Essentially, this site should – over time – consist of short articles on contemporary F1 (race reviews, musings on topics of the day etc) mixed with articles covering the history of the whole of the sport dating back to 1950. The latter will particularly focus on yesteryear’s drivers – after all, although it’s a technology-driven sport, it is the people that have always provided the interest for me – and a re-appraisal of their careers and reputations. I can’t pretend that as a one-man blogger I can provide up-to-the-minute news on the sport, but I hope to instead provide a more nuanced look at whether a certain driver has been overrated or underrated by hostory, and I also hope to share some of the more entertaining and interesting anecdotes and vignettes from 65 years of F1 excitement and drama.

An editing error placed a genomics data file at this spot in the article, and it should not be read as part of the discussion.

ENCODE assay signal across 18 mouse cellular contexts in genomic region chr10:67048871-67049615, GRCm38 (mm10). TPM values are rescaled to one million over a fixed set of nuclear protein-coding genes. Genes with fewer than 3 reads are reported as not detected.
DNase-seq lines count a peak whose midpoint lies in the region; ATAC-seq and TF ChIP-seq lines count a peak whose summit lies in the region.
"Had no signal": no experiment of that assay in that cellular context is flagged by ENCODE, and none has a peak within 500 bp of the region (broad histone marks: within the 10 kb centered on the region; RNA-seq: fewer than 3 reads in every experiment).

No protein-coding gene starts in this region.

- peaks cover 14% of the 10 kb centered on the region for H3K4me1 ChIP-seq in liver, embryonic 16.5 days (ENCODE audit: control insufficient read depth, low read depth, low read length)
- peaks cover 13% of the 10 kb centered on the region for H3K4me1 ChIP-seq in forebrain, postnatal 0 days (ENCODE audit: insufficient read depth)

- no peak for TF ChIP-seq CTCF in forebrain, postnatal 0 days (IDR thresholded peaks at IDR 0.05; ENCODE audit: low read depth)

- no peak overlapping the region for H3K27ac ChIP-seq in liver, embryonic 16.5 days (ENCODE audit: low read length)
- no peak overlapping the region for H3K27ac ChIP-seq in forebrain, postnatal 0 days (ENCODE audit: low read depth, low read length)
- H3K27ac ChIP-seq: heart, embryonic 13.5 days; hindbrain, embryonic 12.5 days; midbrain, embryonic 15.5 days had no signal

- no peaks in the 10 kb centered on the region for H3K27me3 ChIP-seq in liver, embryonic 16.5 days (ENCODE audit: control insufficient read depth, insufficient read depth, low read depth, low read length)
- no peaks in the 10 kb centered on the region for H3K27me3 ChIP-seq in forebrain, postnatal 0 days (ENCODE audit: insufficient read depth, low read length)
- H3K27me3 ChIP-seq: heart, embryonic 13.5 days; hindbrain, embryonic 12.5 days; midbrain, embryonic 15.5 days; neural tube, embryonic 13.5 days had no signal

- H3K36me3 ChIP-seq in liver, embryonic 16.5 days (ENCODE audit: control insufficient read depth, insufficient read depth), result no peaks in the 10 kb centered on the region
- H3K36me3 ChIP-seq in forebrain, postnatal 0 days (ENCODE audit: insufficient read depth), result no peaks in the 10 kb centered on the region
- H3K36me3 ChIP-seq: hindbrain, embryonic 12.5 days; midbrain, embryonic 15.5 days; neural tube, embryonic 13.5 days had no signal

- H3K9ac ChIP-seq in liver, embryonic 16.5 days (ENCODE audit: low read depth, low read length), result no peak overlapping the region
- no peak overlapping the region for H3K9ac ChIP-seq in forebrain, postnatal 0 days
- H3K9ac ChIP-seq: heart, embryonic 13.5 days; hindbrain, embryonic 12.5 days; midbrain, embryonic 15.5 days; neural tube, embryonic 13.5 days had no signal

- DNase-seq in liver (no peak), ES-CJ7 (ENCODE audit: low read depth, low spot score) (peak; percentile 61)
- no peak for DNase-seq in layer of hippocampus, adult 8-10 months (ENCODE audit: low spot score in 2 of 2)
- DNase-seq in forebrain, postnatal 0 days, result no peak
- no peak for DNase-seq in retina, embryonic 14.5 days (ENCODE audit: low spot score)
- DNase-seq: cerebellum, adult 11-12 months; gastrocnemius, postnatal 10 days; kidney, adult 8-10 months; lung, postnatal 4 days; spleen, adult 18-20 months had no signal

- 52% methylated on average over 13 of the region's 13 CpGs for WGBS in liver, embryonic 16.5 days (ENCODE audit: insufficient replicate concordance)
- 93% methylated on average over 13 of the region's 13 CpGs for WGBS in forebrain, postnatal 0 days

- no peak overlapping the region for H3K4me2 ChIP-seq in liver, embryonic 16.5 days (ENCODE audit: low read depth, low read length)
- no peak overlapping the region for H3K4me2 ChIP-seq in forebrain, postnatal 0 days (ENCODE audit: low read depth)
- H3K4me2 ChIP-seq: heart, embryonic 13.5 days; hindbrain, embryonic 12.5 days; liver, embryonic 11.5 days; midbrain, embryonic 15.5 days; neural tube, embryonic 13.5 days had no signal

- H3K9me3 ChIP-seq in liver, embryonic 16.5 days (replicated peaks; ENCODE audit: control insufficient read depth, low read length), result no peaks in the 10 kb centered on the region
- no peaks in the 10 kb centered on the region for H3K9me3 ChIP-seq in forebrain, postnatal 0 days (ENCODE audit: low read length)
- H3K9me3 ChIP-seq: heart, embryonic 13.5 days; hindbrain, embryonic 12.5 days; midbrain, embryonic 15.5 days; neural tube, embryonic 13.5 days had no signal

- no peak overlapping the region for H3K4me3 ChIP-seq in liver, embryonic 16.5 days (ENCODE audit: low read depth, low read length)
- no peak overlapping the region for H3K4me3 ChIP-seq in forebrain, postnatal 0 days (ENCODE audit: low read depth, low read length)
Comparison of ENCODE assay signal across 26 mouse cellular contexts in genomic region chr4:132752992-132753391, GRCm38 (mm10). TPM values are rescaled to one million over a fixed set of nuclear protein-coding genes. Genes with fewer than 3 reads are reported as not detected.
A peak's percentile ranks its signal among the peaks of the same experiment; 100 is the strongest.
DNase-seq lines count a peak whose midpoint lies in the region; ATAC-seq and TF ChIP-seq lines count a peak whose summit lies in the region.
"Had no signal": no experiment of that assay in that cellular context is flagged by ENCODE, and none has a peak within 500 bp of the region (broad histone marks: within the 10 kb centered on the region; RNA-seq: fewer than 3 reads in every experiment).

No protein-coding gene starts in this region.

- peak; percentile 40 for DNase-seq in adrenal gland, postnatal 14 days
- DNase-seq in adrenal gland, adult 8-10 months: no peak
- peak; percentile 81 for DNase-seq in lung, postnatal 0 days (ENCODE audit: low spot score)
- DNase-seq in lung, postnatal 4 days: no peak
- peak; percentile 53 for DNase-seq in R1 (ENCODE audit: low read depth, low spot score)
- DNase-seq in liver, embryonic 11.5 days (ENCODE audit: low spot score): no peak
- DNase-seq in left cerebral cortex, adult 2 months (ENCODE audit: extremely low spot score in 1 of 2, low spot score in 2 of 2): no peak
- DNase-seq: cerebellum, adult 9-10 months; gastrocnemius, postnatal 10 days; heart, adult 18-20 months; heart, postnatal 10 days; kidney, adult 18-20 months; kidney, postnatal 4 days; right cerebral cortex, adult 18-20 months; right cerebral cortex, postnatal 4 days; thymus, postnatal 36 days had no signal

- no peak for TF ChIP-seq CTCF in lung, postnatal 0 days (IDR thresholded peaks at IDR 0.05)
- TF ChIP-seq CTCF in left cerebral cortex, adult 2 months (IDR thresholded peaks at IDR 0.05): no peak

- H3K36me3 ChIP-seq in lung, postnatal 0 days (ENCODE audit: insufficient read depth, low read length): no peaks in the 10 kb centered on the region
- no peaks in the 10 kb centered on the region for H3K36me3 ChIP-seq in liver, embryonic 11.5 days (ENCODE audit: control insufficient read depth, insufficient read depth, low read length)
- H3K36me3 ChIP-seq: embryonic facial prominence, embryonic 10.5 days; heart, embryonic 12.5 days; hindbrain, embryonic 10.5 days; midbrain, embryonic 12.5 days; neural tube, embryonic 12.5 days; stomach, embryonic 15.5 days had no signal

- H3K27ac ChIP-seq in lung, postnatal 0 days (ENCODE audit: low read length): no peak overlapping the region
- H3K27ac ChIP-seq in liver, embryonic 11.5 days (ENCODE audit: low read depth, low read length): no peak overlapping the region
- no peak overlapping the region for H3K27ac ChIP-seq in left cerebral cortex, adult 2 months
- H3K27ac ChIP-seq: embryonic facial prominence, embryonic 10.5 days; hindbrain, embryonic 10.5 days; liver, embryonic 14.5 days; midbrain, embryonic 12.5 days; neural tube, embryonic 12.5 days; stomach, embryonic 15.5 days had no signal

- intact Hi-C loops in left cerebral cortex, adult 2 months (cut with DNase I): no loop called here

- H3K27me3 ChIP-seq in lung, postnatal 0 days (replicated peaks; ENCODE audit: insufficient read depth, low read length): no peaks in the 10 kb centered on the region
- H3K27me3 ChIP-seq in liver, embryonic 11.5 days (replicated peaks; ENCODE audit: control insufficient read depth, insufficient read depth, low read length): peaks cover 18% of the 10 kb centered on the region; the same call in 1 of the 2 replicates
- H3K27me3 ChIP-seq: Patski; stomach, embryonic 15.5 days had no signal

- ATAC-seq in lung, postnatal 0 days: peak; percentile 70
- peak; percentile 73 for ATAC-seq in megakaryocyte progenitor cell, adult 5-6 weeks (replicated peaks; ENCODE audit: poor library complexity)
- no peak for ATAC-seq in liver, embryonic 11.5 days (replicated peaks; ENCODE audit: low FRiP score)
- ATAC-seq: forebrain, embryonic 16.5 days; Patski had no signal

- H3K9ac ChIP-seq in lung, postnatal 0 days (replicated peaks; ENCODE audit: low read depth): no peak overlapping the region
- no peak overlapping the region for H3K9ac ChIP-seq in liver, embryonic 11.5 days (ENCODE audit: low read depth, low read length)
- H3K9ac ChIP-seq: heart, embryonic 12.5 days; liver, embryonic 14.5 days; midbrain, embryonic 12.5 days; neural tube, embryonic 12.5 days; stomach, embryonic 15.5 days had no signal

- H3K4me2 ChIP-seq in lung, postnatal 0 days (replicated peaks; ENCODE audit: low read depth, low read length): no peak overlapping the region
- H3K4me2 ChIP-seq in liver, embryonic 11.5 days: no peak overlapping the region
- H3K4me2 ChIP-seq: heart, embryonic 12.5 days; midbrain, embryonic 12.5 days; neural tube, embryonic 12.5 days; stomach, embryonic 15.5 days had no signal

Initially, I’ll be sharing my views on the Top 20 Best and Worst Drivers of all time, but I will also be running a feature on 25 ‘Lost Stars of F1’ where I hope to highlight the ‘brilliant careers that never were’: drivers that might have been household names had bad luck, injury, or – all too frequently – death, not intervened. The recent tragic passing of Jules Bianchi has reminded us that while safety has improved vastly over the last 20 years or so, motorsport remains inherently dangerous. And while Bianchi was rightly lauded as a potential future champion, taken far too soon, the likes of Chris Bristow, Roger Williamson and Tony Brise (to choose just British drivers) remain far too poorly-known given that they, too, had all it took to be world champions in their own eras. While, thankfully, not all of my 25 ‘Lost Stars’ met a tragic end, it is a reminder that in F1, the margin between a successful career and relative obscurity remains a very small one, perhaps more than any other sport. If this blog helps publicise those drivers’ stories, and more generally the genuinely thrilling world of F1 itself, to just a few more people, it will have done its job.